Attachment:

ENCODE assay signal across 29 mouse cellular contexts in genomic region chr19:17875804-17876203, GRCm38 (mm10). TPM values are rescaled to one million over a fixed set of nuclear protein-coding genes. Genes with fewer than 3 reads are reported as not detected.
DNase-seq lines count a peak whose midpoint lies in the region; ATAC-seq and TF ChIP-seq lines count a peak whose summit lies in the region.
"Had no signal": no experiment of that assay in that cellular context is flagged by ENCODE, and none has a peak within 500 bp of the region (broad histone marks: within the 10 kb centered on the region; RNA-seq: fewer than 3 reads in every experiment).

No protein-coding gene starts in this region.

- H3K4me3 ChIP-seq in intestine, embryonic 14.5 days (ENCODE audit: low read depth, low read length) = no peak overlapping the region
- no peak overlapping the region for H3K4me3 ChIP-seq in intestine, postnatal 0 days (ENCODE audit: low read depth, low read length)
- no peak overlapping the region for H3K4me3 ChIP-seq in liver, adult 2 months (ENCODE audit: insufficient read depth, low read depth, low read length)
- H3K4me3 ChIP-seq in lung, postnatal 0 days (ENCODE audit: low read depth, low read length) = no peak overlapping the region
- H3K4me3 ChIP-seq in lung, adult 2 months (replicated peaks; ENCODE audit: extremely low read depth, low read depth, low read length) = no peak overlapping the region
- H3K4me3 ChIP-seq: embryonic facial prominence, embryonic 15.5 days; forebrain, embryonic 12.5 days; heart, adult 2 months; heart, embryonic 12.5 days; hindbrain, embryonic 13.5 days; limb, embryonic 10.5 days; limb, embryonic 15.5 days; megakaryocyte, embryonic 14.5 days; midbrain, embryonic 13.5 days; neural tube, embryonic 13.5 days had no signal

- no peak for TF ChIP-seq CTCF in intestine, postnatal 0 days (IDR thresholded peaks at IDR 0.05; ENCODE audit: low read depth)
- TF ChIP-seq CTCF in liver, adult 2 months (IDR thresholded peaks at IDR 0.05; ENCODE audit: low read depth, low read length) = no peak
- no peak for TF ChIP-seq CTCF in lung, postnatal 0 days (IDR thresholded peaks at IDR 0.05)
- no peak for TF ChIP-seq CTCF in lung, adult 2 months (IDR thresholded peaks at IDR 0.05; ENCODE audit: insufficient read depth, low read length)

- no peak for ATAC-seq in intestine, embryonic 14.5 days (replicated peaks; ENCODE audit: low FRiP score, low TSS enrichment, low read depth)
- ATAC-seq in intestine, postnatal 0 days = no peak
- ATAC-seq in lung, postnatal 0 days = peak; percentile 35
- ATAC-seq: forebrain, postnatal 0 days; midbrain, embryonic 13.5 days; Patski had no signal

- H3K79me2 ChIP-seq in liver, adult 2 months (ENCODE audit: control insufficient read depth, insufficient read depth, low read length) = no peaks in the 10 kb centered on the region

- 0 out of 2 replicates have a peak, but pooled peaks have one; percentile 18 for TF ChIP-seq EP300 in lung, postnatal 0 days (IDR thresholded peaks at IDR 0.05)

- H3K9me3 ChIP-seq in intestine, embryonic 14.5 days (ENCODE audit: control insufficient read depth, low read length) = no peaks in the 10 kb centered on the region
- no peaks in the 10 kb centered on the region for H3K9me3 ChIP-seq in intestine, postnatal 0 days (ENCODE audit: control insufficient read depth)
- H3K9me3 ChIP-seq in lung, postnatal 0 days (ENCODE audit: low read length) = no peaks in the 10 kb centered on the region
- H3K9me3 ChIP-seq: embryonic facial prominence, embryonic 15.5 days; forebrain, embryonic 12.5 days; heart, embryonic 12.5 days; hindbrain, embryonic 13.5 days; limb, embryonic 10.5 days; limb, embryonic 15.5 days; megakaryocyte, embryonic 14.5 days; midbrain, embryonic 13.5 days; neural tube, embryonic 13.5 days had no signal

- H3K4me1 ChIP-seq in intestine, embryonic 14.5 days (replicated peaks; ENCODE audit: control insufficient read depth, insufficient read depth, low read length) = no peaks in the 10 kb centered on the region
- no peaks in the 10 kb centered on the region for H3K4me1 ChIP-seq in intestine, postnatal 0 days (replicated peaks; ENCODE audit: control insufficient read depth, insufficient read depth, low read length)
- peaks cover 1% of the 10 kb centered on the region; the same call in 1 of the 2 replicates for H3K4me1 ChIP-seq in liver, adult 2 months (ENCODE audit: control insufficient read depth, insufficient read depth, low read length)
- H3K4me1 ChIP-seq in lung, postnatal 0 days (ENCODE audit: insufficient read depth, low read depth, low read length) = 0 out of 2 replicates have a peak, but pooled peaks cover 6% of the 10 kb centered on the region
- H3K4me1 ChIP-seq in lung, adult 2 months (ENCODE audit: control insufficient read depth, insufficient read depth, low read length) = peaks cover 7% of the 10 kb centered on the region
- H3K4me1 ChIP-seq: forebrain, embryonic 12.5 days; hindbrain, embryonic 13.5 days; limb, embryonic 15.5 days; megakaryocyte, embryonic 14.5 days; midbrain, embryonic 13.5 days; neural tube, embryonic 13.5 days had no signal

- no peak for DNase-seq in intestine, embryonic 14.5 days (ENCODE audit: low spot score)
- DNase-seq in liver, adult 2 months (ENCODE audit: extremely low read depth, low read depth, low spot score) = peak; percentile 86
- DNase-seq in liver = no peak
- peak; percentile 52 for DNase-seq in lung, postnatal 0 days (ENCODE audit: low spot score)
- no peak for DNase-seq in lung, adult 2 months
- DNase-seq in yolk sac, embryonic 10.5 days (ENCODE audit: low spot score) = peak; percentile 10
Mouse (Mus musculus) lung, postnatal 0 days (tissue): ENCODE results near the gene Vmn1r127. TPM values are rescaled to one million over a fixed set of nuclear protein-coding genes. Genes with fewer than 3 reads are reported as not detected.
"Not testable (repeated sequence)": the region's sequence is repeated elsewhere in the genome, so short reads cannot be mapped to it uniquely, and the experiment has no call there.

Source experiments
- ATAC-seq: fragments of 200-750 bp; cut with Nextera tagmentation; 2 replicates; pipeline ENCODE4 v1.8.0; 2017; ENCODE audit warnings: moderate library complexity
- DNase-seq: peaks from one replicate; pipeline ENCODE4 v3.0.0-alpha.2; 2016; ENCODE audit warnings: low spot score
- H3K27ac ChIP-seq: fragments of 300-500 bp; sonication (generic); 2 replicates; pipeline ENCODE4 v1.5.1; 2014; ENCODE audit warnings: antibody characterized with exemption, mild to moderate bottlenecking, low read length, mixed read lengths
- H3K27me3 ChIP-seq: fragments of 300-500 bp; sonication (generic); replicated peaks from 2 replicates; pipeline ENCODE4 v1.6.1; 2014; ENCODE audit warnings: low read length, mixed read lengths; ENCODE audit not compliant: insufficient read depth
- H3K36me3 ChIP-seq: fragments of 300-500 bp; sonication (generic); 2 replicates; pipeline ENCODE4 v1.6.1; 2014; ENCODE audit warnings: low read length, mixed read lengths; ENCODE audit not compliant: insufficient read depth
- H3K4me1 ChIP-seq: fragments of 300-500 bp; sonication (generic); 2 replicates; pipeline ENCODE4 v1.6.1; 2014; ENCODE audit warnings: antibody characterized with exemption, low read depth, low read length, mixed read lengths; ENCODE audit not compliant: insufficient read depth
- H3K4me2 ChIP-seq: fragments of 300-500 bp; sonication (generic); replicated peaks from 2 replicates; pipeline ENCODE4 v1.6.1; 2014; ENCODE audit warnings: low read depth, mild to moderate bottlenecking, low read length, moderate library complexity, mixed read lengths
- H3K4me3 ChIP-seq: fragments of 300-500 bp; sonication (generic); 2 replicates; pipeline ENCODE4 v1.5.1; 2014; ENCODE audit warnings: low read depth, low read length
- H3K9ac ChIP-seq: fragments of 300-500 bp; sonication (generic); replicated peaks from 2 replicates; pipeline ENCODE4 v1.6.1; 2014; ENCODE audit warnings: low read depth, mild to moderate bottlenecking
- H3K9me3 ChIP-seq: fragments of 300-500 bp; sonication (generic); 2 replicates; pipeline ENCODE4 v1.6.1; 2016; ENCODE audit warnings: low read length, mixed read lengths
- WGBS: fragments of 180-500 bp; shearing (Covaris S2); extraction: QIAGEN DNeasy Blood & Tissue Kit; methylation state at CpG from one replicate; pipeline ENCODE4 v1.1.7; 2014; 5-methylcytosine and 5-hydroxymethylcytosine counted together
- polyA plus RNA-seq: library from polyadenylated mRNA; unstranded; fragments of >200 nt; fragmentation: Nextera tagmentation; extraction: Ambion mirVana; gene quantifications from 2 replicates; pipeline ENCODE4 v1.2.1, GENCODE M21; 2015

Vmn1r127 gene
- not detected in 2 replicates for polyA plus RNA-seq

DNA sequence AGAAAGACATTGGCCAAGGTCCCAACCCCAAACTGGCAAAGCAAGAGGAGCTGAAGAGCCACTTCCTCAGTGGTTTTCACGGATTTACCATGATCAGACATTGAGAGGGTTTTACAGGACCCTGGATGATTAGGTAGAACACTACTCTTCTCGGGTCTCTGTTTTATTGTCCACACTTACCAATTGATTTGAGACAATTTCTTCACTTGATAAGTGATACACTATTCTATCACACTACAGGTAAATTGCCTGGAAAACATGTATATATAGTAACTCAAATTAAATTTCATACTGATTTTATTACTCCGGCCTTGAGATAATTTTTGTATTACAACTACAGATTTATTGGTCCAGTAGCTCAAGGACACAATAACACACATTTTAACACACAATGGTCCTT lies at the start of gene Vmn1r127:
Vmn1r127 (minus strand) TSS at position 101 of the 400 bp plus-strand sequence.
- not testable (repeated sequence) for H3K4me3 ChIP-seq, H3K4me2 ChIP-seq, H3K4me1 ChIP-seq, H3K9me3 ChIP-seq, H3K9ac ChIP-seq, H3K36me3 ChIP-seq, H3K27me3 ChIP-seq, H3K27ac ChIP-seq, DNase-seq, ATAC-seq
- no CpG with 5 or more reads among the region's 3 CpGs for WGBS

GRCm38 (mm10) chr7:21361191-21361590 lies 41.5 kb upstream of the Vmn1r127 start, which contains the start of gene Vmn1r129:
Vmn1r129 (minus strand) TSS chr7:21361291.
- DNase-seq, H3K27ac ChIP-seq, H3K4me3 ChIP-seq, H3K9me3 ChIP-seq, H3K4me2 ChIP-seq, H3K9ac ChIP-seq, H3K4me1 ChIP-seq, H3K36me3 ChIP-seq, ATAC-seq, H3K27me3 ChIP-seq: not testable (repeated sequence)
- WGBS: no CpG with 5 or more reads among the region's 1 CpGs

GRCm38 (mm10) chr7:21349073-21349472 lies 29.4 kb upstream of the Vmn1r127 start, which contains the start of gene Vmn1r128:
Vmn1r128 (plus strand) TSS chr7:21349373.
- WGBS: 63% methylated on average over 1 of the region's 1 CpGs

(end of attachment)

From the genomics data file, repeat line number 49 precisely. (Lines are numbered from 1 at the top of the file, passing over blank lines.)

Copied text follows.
- H3K9me3 ChIP-seq: fragments of 300-500 bp; sonication (generic); 2 replicates; pipeline ENCODE4 v1.6.1; 2016; ENCODE audit warnings: low read length, mixed read lengths